Do individual differences in sociosexuality represent genetic or environmentally contingent strategies? Evidence from the Australian Twin registry

J. Michael Bailey*, Michael P. Dunne, Katherine M. Kirk, Gu Zhu, Nicholas G. Martin

*Corresponding author for this work

Research output: Contribution to journalArticle

97 Scopus citations

Abstract

Although men are substantially more interested than women in casual sex, there is ample variation in this trait (sociosexuality) within both sexes. One theory hypothesizes that within-sex sociosexual variation results from genetic variation maintained by frequency-dependent selection. If so, sociosexuality should be substantially heritable. A competing theory is that children acquire their mating strategy after observing their parents' relationship. By this theory, sociosexuality should reveal a strong shared environmental component. The authors studied genetic and environmental influences on sociosexuality using a large, representative volunteer twin sample. Parental marital instability was modestly associated with sociosexuality, but this could have been due to either genetic or environmental factors. Consistent with genetic theory, familial resemblance appeared primarily due to additive genetic rather than shared environmental factors.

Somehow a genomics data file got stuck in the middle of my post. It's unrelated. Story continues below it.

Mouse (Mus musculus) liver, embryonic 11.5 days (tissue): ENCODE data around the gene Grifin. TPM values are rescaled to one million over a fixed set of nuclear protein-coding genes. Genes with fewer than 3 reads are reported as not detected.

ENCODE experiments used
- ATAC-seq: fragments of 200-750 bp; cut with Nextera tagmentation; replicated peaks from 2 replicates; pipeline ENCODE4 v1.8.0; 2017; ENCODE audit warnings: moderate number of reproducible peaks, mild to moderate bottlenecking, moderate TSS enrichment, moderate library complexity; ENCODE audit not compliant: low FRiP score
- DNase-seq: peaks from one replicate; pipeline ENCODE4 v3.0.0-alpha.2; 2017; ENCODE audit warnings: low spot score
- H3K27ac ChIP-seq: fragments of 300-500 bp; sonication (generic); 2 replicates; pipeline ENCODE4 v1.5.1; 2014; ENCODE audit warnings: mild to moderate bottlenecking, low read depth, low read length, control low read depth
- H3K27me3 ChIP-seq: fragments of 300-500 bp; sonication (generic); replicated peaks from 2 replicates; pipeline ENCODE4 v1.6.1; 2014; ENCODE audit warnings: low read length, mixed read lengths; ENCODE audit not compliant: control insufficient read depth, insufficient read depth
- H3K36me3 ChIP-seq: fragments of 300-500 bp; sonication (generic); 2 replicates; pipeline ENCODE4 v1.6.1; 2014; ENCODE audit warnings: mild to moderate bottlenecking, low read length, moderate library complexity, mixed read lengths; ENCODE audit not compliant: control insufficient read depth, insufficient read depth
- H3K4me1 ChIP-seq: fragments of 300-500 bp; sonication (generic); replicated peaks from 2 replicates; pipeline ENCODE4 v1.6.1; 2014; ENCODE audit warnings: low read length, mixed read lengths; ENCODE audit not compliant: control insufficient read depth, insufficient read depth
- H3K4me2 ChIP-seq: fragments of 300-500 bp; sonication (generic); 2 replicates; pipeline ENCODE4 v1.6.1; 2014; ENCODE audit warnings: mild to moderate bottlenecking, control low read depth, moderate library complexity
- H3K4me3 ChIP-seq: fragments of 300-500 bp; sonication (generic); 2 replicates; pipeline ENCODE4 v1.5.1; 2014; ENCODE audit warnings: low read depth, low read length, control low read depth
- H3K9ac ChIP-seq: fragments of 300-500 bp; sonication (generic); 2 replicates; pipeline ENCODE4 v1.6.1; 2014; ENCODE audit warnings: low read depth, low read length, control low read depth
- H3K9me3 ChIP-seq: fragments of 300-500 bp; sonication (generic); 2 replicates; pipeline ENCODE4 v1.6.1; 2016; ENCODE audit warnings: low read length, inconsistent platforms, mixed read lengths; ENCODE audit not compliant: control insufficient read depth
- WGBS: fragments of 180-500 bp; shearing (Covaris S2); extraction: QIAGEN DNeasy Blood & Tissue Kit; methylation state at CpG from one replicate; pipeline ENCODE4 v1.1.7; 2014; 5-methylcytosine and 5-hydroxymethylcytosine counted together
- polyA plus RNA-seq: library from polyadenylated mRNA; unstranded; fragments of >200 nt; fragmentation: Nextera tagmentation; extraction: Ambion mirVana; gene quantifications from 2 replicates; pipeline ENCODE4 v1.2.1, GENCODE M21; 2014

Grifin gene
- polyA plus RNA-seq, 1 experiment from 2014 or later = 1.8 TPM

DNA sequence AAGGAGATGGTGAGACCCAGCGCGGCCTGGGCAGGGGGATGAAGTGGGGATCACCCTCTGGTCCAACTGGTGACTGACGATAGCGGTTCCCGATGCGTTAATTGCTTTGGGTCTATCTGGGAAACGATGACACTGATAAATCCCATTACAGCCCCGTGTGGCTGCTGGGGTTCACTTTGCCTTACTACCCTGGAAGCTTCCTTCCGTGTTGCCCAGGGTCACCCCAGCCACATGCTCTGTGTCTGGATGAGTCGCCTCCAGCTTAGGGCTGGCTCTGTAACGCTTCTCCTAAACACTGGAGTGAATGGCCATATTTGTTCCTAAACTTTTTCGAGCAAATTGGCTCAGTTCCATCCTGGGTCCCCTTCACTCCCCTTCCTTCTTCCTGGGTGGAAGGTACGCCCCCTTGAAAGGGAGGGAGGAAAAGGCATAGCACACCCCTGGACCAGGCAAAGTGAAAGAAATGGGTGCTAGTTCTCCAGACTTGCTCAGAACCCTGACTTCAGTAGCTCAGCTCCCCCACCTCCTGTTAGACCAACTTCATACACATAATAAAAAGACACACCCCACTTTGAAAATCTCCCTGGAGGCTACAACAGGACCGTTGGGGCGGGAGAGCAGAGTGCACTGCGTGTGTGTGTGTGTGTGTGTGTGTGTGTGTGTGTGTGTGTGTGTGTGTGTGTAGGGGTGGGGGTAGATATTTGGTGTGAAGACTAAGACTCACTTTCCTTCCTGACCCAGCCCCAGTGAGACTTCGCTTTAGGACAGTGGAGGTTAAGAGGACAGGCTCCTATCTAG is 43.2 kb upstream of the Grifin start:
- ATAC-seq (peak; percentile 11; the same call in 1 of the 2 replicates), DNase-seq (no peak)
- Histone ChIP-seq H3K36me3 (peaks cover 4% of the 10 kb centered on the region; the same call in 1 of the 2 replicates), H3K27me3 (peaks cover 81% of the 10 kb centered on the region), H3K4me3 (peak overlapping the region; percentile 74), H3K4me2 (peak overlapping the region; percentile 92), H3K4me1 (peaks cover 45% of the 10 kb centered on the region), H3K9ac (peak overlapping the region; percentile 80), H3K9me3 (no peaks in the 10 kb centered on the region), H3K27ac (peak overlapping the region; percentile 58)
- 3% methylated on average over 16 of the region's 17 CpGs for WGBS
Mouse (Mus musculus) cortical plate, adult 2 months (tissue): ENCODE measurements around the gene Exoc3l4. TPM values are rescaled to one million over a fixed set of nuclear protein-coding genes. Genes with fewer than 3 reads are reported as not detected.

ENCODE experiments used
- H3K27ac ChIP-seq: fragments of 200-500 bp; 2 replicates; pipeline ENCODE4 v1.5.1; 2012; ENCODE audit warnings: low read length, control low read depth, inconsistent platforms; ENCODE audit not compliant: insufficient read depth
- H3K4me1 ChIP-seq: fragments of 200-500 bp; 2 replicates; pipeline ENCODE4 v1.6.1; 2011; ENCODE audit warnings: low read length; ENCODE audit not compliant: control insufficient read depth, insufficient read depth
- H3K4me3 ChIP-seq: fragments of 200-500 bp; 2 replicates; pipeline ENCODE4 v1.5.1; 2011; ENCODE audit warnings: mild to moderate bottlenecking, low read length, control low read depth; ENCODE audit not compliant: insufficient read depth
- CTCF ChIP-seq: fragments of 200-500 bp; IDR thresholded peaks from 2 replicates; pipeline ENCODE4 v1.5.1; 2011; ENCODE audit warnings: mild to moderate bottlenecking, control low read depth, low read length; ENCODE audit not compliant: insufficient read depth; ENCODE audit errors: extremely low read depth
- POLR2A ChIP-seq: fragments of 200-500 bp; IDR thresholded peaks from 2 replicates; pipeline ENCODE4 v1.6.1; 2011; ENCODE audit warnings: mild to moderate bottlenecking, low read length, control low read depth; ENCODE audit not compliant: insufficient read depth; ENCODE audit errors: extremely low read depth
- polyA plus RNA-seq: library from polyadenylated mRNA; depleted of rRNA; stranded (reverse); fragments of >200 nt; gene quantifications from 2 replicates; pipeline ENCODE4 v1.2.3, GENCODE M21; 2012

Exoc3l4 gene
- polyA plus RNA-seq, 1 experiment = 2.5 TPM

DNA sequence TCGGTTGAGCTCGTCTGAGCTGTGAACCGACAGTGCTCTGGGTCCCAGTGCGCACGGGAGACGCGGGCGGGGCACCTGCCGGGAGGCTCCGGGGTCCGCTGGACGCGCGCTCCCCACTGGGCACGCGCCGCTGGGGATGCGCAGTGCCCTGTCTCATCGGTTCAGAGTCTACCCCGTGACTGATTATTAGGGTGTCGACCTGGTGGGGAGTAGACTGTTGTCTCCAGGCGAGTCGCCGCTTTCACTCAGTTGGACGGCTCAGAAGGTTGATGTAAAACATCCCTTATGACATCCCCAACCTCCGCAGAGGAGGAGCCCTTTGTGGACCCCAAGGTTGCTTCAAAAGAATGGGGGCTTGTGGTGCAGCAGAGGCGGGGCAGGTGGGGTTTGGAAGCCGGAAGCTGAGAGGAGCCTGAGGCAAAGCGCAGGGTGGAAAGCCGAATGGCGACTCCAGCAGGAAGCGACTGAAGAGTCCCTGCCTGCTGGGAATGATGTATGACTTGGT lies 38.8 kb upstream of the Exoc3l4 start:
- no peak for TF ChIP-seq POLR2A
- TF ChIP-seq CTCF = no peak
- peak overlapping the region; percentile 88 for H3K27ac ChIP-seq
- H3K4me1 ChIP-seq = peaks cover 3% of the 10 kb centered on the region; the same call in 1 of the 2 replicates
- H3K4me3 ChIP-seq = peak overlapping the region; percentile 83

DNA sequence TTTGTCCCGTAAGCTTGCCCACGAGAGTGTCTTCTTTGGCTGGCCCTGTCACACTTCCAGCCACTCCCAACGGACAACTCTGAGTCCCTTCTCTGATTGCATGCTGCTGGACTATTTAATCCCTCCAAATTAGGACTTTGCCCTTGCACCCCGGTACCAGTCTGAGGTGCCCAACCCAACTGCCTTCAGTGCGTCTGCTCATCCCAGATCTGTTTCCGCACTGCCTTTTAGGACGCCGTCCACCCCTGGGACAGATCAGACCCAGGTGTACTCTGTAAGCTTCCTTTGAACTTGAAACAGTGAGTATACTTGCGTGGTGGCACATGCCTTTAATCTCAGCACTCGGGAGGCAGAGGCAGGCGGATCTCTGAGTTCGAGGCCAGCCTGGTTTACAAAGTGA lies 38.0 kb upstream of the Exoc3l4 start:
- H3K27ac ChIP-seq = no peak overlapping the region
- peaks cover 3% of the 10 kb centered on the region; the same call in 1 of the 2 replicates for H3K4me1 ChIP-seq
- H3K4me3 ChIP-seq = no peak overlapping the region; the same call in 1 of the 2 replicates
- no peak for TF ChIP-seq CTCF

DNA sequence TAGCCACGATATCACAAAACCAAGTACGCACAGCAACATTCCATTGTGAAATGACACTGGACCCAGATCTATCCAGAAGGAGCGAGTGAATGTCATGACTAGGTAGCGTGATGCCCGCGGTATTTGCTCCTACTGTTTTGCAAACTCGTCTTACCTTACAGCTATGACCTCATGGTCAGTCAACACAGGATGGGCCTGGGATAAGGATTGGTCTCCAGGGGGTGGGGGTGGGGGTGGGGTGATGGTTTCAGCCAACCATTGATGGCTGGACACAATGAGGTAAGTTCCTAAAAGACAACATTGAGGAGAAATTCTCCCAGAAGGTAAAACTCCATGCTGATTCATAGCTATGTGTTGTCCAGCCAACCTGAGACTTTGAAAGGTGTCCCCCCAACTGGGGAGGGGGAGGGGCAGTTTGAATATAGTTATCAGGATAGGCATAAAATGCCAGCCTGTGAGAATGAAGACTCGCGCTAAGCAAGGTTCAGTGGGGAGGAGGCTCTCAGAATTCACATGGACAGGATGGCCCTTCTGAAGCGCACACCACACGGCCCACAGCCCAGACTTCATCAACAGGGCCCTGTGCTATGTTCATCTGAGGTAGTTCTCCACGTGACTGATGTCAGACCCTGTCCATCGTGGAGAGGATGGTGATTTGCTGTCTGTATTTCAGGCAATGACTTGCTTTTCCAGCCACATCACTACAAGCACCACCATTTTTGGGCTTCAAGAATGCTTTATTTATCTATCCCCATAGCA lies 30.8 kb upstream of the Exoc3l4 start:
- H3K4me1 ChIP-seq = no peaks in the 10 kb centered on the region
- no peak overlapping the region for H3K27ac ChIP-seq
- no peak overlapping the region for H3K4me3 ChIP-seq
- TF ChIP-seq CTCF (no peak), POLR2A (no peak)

Original languageEnglish (US)
Pages (from-to)537-545
Number of pages9
JournalJournal of personality and social psychology
Volume78
Issue number3
DOIs
StatePublished - Mar 2000

ASJC Scopus subject areas

  • Social Psychology
  • Sociology and Political Science

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